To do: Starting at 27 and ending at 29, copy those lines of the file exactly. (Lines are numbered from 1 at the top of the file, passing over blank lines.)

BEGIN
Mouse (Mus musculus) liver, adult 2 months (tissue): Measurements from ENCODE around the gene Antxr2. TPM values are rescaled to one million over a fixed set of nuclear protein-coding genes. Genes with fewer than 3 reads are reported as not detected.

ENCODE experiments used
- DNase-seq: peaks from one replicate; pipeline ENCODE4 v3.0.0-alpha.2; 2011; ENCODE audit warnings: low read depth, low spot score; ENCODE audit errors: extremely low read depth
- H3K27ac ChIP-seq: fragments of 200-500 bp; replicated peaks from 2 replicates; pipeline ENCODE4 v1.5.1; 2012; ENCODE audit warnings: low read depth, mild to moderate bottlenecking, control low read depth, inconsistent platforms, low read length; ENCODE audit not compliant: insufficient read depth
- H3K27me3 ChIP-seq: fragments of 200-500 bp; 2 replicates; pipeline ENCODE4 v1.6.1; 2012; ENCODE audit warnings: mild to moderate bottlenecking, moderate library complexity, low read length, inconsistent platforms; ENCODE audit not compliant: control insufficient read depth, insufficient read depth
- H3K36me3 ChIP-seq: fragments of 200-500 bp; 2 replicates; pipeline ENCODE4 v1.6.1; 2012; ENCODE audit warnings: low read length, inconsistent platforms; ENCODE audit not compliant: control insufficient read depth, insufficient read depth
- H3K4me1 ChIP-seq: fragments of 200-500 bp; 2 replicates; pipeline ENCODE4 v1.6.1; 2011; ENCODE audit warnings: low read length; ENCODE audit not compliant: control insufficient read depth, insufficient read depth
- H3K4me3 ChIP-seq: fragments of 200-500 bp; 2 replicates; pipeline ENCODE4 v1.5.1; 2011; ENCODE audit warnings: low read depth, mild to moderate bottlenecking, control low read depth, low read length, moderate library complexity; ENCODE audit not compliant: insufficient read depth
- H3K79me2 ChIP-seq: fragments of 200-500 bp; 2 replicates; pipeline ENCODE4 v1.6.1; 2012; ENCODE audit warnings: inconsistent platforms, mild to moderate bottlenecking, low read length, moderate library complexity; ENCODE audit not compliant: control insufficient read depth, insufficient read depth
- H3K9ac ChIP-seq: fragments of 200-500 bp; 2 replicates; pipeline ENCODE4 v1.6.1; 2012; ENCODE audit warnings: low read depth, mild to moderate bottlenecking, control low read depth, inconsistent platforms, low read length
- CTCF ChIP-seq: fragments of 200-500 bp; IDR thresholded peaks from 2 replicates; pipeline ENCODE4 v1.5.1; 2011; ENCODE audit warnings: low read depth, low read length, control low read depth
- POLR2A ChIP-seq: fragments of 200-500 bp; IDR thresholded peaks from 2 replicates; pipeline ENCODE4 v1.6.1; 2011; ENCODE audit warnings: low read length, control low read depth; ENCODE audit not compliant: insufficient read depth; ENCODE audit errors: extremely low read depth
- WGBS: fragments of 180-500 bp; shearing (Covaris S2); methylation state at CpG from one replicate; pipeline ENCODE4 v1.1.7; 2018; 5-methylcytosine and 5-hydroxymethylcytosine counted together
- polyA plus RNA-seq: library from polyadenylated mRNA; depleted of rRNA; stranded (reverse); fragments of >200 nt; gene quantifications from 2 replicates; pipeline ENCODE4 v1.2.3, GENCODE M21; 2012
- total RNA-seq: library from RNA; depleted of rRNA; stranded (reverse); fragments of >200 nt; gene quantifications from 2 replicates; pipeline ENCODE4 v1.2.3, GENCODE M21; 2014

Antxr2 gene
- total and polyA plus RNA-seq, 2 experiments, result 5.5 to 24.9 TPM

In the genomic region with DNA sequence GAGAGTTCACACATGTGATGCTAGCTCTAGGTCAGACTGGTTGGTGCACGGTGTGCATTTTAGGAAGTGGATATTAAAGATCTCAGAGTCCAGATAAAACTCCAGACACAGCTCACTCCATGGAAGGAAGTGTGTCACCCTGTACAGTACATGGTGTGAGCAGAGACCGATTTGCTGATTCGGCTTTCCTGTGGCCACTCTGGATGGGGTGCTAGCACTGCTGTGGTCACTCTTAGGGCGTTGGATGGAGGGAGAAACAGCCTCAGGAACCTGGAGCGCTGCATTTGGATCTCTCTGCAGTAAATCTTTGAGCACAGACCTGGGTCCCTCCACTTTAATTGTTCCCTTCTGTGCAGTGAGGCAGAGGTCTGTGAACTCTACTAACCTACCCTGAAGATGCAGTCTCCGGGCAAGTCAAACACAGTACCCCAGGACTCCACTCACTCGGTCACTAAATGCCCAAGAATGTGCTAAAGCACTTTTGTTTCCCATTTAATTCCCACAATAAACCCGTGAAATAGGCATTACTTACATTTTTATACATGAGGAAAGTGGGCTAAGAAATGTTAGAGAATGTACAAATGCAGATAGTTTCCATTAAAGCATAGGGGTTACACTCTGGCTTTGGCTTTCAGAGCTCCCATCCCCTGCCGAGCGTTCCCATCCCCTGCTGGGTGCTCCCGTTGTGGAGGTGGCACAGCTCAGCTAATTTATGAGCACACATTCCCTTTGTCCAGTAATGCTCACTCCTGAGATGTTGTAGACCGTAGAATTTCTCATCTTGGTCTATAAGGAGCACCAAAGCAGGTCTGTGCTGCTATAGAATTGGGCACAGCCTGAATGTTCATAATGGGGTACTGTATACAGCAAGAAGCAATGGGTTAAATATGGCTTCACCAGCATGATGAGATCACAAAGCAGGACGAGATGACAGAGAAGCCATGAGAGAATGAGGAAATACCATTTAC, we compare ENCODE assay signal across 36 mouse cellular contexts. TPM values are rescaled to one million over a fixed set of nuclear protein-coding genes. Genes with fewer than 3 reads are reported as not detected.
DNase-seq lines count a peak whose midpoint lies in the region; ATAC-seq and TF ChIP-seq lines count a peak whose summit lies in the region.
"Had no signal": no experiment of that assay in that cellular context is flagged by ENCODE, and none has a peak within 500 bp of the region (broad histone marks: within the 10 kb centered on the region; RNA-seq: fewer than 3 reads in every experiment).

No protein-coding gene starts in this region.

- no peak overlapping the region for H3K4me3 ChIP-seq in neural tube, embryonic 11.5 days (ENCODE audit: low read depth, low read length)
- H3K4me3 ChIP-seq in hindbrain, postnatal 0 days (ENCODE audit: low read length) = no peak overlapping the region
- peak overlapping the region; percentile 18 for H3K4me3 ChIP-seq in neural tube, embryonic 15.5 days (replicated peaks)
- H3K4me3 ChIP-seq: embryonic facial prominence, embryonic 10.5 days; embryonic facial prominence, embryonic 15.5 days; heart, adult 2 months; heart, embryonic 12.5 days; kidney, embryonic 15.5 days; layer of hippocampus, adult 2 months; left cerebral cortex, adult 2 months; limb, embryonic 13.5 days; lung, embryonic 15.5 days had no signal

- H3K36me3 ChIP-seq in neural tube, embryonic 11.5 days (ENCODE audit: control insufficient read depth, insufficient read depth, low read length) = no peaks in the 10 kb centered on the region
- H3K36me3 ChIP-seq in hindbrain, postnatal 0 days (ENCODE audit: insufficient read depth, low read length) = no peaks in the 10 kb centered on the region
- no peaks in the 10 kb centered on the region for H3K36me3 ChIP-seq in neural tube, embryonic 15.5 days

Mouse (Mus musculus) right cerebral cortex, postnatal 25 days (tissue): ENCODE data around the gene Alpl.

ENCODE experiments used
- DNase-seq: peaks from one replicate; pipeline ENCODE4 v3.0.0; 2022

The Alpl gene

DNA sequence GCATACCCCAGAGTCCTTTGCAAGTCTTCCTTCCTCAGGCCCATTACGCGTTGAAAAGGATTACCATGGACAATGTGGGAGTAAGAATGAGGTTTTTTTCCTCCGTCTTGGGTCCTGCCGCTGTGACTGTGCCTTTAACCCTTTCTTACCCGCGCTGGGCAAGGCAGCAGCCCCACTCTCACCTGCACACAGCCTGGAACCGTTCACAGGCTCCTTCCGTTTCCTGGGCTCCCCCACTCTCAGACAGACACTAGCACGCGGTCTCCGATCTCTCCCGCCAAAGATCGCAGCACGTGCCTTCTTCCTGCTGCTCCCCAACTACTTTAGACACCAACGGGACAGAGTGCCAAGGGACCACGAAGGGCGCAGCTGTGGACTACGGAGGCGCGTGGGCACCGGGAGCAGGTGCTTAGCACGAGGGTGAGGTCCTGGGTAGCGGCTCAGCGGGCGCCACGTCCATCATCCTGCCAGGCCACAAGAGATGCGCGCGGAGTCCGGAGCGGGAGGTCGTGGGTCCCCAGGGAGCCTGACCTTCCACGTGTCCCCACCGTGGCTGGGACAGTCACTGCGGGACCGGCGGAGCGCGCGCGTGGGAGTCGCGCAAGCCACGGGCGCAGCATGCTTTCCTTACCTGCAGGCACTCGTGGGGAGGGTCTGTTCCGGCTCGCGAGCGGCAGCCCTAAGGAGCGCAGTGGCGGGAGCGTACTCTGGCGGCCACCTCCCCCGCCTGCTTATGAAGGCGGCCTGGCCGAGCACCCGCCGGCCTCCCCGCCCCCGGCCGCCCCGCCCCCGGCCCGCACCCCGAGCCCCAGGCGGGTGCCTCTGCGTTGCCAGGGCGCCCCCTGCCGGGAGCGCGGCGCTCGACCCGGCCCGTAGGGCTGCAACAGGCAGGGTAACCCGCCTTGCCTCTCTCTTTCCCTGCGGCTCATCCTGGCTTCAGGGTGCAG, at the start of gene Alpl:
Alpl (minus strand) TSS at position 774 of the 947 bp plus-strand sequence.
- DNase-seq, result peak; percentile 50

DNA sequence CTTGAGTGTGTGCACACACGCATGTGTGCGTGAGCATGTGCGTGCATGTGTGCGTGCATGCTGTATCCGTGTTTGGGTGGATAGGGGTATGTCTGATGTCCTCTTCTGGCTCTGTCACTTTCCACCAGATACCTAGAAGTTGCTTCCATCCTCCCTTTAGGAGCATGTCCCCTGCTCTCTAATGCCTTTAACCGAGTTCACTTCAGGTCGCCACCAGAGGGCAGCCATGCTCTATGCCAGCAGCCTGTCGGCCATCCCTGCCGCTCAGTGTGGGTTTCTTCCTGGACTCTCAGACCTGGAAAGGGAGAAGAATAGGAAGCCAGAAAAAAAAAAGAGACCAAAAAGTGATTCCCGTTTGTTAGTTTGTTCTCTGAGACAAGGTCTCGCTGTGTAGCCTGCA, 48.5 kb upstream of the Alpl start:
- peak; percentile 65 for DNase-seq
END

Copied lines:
- H3K36me3 ChIP-seq in hindbrain, postnatal 0 days (ENCODE audit: insufficient read depth, low read length) = no peaks in the 10 kb centered on the region
- no peaks in the 10 kb centered on the region for H3K36me3 ChIP-seq in neural tube, embryonic 15.5 days

Mouse (Mus musculus) right cerebral cortex, postnatal 25 days (tissue): ENCODE data around the gene Alpl.